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The Problem with Cognitive Therapy
The problem with Cognitive Therapy is… well… the therapy. If someone needs cognitive therapy how do you know the therapist and the curriculum he/she is using is able to change faulty thinking errors and self-defeating behaviors? There are thousands of therapists each with their own interpretations and curriculum. Few if any are evidence based with proof that what they are using is correct and highly effective. Almost any counseling program can claim it is cognitive therapy, but few if any can prove it works.
In a sense cognitive therapy is a misnomer. The definition of therapy is the treatment of illness or disability. The use of cognitive therapy in mental illness is largely ineffective because you can’t use cognitive restructuring training on someone who is not cognitive. The same holds true to criminals. Cognitive therapy is ineffective on criminals for the same reason, because they are not yet cognitive.
The problem with using therapists to facilitate cognitive therapy programs is that most therapists are emotionally sick themselves with mainly living in the box of self-deception. That is they don’t know they are sick and therefore pass on their sickness (untruths) to their clients. Millions of people go to psychotherapists for years at great costs, yet never get b better and with many, getting worse. Yet skilled cognitive life skills counselors with a correct responsive proven curriculum can assist people to make permanent change in a matter of hours instead of days, months and years.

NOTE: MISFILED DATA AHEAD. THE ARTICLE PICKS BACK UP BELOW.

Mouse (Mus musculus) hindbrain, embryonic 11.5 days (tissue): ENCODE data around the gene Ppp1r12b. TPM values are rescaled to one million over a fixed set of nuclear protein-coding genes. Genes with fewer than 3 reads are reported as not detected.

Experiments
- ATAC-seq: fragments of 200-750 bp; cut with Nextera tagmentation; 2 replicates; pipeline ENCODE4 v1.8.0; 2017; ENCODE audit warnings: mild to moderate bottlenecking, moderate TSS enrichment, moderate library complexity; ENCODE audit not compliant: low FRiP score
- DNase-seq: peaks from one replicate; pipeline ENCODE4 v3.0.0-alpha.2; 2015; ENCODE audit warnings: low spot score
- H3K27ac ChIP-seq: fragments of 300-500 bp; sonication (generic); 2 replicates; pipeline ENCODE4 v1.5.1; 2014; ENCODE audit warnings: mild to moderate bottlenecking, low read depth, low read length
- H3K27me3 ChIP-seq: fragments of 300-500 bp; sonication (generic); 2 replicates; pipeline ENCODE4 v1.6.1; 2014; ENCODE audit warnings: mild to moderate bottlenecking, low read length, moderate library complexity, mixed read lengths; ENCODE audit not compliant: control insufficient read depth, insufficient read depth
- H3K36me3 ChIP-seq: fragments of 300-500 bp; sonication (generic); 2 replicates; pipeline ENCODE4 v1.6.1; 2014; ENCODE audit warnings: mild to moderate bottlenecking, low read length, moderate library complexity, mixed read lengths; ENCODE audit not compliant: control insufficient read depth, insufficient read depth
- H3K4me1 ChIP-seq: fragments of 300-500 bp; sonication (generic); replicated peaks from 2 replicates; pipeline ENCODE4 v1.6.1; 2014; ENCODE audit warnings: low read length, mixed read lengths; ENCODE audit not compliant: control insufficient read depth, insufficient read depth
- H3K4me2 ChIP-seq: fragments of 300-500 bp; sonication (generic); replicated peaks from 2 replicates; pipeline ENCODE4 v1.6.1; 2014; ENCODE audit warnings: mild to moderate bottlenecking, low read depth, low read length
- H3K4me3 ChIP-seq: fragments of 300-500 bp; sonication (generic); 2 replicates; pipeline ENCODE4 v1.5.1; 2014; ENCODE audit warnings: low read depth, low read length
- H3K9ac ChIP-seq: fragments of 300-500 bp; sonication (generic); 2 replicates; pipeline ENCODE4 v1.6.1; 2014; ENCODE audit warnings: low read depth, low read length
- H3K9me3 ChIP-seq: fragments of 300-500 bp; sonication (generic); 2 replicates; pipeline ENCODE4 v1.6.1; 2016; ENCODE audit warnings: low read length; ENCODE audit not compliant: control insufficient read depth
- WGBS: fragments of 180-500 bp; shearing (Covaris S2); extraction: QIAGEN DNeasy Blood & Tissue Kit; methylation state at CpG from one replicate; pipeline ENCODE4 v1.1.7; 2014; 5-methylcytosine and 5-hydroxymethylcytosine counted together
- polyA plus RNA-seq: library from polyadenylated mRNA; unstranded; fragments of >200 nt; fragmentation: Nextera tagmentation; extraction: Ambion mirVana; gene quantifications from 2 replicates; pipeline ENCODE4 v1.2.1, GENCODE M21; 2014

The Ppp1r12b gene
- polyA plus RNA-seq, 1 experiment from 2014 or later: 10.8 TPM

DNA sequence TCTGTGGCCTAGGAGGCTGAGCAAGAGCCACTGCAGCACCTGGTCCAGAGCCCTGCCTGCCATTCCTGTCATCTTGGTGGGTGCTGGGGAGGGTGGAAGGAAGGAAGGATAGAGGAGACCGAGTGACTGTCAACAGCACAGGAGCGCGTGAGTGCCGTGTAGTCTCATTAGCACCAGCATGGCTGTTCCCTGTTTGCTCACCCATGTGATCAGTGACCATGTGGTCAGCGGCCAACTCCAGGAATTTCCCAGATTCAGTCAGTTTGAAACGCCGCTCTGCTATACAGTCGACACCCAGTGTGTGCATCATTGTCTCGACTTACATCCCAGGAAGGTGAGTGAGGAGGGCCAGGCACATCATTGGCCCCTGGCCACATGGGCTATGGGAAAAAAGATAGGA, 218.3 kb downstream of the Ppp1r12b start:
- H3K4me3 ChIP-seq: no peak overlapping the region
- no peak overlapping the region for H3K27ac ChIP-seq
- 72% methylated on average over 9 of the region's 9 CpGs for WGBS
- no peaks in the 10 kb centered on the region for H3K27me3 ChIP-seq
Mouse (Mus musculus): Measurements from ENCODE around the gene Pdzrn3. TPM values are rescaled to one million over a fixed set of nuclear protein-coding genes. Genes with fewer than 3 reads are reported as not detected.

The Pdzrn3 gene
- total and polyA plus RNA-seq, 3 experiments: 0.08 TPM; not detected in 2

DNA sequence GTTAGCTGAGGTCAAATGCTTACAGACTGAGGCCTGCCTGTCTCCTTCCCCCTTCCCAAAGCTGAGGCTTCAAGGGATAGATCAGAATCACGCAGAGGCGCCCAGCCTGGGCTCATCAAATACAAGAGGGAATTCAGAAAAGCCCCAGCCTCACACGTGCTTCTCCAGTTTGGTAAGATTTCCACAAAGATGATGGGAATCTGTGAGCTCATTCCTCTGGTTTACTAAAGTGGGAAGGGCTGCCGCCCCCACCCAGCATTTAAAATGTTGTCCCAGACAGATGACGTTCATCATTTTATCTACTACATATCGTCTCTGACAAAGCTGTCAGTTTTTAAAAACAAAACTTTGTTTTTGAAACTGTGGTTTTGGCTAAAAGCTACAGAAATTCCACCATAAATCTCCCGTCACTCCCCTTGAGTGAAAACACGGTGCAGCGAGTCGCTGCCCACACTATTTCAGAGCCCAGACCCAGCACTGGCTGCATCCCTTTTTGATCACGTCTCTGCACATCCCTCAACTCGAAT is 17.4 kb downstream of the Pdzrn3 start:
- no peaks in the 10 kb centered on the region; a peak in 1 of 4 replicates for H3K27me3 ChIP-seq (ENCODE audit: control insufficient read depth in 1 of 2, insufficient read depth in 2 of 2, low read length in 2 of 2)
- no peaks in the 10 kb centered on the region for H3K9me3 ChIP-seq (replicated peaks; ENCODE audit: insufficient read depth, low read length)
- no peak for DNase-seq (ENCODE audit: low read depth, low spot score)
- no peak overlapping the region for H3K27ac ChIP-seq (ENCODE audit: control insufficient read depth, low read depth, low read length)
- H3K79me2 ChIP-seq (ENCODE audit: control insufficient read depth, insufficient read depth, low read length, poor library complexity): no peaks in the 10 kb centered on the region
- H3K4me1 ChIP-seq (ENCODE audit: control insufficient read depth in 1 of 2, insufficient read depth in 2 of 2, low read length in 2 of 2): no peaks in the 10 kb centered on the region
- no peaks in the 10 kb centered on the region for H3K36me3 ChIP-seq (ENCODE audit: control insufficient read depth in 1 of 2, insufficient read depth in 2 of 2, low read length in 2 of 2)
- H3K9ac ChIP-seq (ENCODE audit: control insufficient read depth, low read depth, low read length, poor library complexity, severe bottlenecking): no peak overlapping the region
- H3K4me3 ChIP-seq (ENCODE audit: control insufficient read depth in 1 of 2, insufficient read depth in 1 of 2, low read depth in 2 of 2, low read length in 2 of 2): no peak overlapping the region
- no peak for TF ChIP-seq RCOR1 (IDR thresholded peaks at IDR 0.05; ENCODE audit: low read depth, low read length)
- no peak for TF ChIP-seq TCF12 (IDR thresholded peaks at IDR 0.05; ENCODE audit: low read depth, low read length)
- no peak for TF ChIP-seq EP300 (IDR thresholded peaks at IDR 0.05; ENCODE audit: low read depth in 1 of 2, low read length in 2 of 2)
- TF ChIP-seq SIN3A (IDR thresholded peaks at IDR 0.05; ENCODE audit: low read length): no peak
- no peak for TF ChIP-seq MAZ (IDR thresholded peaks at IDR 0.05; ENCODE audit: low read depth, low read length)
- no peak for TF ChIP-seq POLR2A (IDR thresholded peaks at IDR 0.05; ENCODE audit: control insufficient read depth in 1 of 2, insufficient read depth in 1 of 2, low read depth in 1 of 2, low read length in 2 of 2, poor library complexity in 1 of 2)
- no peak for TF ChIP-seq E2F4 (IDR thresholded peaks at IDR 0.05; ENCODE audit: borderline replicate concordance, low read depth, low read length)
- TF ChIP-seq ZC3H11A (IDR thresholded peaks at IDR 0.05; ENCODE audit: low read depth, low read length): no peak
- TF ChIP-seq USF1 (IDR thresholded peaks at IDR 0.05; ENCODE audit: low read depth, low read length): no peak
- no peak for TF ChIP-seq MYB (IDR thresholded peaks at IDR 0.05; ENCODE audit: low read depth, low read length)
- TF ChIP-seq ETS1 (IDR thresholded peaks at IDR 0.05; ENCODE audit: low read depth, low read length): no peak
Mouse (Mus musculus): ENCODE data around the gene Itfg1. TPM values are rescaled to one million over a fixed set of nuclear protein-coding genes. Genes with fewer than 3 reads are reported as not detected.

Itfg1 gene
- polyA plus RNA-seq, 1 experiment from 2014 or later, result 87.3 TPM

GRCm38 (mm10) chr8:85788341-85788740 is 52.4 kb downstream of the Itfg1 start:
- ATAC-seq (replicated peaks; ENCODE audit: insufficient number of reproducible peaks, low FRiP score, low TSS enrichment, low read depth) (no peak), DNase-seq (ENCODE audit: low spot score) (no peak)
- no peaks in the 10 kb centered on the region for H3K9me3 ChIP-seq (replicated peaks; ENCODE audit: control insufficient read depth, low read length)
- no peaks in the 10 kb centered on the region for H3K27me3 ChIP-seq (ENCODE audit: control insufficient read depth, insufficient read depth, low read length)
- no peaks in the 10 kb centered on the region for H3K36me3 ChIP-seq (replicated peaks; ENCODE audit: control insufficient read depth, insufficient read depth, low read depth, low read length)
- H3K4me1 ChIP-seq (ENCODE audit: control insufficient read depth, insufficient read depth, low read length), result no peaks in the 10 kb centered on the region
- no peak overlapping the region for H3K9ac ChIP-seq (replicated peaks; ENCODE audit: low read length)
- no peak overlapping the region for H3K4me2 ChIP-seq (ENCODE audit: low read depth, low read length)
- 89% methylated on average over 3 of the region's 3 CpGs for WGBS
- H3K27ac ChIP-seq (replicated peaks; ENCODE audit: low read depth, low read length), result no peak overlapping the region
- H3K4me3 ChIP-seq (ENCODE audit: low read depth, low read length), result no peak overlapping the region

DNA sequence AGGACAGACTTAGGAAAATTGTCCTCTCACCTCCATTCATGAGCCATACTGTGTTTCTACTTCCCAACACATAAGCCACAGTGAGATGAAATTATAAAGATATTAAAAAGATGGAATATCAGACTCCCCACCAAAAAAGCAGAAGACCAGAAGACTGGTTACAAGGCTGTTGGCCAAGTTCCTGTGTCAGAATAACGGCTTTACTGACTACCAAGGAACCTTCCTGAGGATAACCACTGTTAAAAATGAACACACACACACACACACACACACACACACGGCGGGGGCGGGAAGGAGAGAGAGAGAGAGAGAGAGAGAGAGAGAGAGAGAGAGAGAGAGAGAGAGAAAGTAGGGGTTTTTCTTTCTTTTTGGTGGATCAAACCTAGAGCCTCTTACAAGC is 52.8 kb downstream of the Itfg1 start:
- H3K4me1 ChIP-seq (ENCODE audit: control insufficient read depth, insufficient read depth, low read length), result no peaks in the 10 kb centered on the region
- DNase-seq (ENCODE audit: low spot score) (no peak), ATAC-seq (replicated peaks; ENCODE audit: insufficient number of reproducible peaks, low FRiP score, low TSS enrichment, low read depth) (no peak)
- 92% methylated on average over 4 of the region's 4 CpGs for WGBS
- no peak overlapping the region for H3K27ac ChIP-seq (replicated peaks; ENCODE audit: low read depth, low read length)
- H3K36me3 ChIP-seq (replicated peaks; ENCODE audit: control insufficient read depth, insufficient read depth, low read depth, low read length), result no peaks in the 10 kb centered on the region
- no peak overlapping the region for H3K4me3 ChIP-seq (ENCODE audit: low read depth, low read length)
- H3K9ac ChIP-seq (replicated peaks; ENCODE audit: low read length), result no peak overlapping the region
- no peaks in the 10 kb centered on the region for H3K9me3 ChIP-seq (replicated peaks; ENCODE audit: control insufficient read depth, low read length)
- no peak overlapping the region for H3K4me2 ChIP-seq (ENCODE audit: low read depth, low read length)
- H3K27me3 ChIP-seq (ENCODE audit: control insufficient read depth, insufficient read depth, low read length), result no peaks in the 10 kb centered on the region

This is not to say that all therapists are bad. The best counselors/therapists have a positive way of being. People respond because of the goodness of their hearts, not to counseling techniques. Who would you like to work with, a stony cold dry creek bed or a flowing river that nourishes all that it comes in contact with?
Ponder the use of cognitive restructuring life skills versus clinical approach of cognitive therapy. Look for evidence based cognitive restructuring programs that can provide proof that their curriculum and approach works. Look for authors and organizations that have years of experience in holding and facilitating groups. No book learning can replace actual hands on experience.
About the Author: Larry Lloyd is Director of the American Community Corrections Institute. ACCI offers evidence-based cognitive restructuring life skills curriculum that has been proven to work in reducing recidivism. ACCI also sponsors a Cognitive Life Skills blog.